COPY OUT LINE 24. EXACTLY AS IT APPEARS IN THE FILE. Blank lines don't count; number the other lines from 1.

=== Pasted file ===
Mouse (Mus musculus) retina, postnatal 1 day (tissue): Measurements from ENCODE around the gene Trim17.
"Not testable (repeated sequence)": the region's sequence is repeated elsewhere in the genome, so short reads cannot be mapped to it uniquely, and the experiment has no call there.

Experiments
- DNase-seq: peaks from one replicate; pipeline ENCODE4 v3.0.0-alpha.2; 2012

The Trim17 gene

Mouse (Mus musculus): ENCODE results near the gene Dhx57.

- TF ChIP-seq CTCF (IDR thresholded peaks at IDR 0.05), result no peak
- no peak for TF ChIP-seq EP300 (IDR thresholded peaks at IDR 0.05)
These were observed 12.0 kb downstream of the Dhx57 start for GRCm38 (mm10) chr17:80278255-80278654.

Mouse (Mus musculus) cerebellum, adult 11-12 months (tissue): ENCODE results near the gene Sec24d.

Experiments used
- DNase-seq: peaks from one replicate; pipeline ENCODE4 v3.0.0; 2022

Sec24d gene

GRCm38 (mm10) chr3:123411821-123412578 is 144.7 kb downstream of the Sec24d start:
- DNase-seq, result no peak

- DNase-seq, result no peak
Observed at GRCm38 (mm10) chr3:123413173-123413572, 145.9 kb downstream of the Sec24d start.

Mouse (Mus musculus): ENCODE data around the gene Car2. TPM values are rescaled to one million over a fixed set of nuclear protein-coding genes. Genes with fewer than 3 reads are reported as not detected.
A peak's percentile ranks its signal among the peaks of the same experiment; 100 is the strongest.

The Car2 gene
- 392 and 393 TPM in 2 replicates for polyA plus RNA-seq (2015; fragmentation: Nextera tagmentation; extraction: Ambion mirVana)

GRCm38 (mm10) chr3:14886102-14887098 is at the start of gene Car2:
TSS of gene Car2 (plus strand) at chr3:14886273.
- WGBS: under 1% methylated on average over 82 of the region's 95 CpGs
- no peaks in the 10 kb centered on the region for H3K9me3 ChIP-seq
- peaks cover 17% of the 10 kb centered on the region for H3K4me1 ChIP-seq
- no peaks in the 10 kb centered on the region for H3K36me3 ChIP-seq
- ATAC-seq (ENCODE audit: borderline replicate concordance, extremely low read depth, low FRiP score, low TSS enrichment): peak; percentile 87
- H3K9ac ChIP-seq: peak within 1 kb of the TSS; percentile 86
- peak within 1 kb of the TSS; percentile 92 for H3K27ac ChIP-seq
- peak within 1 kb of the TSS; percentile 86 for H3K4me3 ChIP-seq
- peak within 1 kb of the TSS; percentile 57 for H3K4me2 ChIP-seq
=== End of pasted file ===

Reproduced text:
- WGBS: under 1% methylated on average over 82 of the region's 95 CpGs